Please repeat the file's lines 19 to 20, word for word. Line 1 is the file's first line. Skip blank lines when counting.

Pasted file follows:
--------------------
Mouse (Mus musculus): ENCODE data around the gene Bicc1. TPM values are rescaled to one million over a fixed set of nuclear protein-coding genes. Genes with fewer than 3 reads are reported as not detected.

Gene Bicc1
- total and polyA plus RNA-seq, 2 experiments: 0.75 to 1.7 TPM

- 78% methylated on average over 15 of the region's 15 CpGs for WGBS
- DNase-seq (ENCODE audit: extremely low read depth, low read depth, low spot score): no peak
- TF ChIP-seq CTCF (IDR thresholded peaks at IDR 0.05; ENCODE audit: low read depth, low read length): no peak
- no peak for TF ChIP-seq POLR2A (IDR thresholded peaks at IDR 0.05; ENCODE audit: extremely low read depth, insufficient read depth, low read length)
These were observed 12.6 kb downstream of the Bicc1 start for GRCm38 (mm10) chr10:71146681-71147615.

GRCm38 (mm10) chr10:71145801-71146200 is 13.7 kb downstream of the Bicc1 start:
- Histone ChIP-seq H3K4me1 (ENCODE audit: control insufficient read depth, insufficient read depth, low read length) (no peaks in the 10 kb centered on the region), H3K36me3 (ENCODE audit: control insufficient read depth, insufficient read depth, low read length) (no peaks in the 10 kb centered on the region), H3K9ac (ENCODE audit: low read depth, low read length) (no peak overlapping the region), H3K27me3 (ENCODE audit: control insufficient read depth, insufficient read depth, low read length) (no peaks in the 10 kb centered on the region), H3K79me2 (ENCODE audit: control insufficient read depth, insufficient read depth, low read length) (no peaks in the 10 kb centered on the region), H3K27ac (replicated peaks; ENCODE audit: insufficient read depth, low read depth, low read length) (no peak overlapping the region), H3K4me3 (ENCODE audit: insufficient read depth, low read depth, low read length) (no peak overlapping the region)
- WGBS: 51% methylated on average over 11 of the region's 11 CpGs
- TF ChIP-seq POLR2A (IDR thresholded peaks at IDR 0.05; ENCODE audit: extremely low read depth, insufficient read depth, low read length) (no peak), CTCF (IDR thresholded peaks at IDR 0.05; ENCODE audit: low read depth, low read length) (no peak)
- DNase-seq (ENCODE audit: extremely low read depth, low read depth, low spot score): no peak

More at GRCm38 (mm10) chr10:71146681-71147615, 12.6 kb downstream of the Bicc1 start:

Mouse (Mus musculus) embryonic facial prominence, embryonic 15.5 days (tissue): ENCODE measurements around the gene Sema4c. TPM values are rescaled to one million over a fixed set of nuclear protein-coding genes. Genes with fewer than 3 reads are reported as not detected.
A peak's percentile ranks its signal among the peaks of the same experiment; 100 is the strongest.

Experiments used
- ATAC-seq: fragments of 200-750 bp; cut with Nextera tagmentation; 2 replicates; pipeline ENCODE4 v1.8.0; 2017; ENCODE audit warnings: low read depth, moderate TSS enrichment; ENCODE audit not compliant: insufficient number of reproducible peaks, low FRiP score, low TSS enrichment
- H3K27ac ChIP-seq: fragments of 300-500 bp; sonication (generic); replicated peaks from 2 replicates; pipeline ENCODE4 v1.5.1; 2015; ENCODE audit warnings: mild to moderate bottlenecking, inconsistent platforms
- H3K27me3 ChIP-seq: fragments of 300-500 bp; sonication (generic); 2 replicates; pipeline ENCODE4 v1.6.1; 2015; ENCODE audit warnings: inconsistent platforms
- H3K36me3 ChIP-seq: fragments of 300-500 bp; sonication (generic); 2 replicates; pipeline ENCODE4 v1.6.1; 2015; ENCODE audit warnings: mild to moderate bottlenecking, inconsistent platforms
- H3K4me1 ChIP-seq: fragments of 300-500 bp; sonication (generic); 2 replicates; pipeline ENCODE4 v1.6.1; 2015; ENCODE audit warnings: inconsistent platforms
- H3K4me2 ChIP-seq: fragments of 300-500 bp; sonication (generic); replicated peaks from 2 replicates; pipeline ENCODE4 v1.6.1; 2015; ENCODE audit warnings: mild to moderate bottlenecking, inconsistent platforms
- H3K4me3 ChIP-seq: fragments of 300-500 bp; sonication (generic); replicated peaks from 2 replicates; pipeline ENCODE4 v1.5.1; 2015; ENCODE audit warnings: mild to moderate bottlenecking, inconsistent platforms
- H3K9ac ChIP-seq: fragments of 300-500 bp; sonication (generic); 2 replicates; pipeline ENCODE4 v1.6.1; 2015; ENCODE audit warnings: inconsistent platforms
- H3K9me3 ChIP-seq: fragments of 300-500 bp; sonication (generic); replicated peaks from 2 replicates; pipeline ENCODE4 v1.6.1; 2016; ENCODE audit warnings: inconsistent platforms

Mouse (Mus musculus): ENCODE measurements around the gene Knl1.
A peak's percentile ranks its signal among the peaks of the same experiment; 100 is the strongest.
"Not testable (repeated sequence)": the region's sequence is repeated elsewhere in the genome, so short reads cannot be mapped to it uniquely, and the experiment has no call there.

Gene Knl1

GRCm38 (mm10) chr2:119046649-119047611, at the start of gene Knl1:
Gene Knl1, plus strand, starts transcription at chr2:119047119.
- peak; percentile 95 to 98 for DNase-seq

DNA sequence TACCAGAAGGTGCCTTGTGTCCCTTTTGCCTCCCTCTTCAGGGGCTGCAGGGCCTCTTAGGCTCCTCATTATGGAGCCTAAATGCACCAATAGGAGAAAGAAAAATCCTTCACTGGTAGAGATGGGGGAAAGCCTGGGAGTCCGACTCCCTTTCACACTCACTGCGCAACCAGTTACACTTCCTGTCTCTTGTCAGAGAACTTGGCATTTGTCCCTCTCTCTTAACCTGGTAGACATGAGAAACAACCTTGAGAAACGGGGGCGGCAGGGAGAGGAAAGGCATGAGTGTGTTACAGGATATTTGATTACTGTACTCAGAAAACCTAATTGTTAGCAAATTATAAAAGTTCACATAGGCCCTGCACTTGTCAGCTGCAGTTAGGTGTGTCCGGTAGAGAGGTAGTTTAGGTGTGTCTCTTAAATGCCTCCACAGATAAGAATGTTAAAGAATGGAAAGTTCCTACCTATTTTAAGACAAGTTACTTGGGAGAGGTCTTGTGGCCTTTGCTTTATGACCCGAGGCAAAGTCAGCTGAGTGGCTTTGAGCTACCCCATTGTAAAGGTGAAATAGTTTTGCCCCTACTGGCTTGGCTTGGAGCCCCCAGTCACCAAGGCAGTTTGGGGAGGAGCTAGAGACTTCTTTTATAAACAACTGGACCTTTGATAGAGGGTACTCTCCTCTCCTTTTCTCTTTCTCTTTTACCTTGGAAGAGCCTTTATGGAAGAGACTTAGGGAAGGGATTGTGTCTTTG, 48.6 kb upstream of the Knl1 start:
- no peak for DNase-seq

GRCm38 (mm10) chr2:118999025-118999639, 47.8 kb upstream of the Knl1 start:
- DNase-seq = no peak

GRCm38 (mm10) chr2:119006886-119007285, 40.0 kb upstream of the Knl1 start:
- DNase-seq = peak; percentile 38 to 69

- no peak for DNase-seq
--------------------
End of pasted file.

- H3K27ac ChIP-seq: fragments of 300-500 bp; sonication (generic); replicated peaks from 2 replicates; pipeline ENCODE4 v1.5.1; 2015; ENCODE audit warnings: mild to moderate bottlenecking, inconsistent platforms
- H3K27me3 ChIP-seq: fragments of 300-500 bp; sonication (generic); 2 replicates; pipeline ENCODE4 v1.6.1; 2015; ENCODE audit warnings: inconsistent platforms